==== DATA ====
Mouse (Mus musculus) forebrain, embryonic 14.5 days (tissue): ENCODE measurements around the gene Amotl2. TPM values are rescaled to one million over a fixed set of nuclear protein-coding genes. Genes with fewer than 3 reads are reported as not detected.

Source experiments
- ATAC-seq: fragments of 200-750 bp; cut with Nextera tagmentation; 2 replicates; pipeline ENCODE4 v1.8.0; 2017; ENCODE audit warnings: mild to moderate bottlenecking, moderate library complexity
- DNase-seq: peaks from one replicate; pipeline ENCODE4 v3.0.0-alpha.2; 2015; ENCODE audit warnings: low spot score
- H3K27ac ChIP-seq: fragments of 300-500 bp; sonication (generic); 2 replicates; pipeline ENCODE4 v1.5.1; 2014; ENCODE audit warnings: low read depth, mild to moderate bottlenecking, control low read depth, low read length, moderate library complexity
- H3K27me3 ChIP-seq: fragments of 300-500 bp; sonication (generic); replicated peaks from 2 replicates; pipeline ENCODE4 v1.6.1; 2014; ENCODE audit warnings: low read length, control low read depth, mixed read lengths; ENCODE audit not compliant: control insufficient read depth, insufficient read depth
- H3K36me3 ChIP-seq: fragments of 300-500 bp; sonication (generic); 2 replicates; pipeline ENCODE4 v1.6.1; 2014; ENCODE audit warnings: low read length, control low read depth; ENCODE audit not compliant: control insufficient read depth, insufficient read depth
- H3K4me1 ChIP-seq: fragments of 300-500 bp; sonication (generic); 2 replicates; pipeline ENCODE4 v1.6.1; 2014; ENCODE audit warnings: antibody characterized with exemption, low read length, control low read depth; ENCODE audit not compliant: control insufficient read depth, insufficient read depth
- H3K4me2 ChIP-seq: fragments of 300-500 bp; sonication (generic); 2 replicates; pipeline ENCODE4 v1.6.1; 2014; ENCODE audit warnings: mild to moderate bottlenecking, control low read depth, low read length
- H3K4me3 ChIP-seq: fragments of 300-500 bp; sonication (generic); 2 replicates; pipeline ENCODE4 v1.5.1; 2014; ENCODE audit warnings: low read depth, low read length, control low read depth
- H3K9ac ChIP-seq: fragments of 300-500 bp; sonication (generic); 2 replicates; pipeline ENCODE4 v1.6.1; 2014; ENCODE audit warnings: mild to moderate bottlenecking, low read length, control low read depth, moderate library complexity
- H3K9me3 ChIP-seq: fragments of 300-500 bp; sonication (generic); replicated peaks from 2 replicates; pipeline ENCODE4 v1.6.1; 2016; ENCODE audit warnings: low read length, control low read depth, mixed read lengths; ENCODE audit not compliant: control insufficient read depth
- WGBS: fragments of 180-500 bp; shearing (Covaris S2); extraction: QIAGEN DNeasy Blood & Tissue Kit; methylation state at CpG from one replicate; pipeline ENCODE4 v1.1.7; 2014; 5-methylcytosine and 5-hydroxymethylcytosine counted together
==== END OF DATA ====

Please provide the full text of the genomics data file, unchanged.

Mouse (Mus musculus) forebrain, embryonic 14.5 days (tissue): ENCODE measurements around the gene Amotl2. TPM values are rescaled to one million over a fixed set of nuclear protein-coding genes. Genes with fewer than 3 reads are reported as not detected.

Source experiments
- ATAC-seq: fragments of 200-750 bp; cut with Nextera tagmentation; 2 replicates; pipeline ENCODE4 v1.8.0; 2017; ENCODE audit warnings: mild to moderate bottlenecking, moderate library complexity
- DNase-seq: peaks from one replicate; pipeline ENCODE4 v3.0.0-alpha.2; 2015; ENCODE audit warnings: low spot score
- H3K27ac ChIP-seq: fragments of 300-500 bp; sonication (generic); 2 replicates; pipeline ENCODE4 v1.5.1; 2014; ENCODE audit warnings: low read depth, mild to moderate bottlenecking, control low read depth, low read length, moderate library complexity
- H3K27me3 ChIP-seq: fragments of 300-500 bp; sonication (generic); replicated peaks from 2 replicates; pipeline ENCODE4 v1.6.1; 2014; ENCODE audit warnings: low read length, control low read depth, mixed read lengths; ENCODE audit not compliant: control insufficient read depth, insufficient read depth
- H3K36me3 ChIP-seq: fragments of 300-500 bp; sonication (generic); 2 replicates; pipeline ENCODE4 v1.6.1; 2014; ENCODE audit warnings: low read length, control low read depth; ENCODE audit not compliant: control insufficient read depth, insufficient read depth
- H3K4me1 ChIP-seq: fragments of 300-500 bp; sonication (generic); 2 replicates; pipeline ENCODE4 v1.6.1; 2014; ENCODE audit warnings: antibody characterized with exemption, low read length, control low read depth; ENCODE audit not compliant: control insufficient read depth, insufficient read depth
- H3K4me2 ChIP-seq: fragments of 300-500 bp; sonication (generic); 2 replicates; pipeline ENCODE4 v1.6.1; 2014; ENCODE audit warnings: mild to moderate bottlenecking, control low read depth, low read length
- H3K4me3 ChIP-seq: fragments of 300-500 bp; sonication (generic); 2 replicates; pipeline ENCODE4 v1.5.1; 2014; ENCODE audit warnings: low read depth, low read length, control low read depth
- H3K9ac ChIP-seq: fragments of 300-500 bp; sonication (generic); 2 replicates; pipeline ENCODE4 v1.6.1; 2014; ENCODE audit warnings: mild to moderate bottlenecking, low read length, control low read depth, moderate library complexity
- H3K9me3 ChIP-seq: fragments of 300-500 bp; sonication (generic); replicated peaks from 2 replicates; pipeline ENCODE4 v1.6.1; 2016; ENCODE audit warnings: low read length, control low read depth, mixed read lengths; ENCODE audit not compliant: control insufficient read depth
- WGBS: fragments of 180-500 bp; shearing (Covaris S2); extraction: QIAGEN DNeasy Blood & Tissue Kit; methylation state at CpG from one replicate; pipeline ENCODE4 v1.1.7; 2014; 5-methylcytosine and 5-hydroxymethylcytosine counted together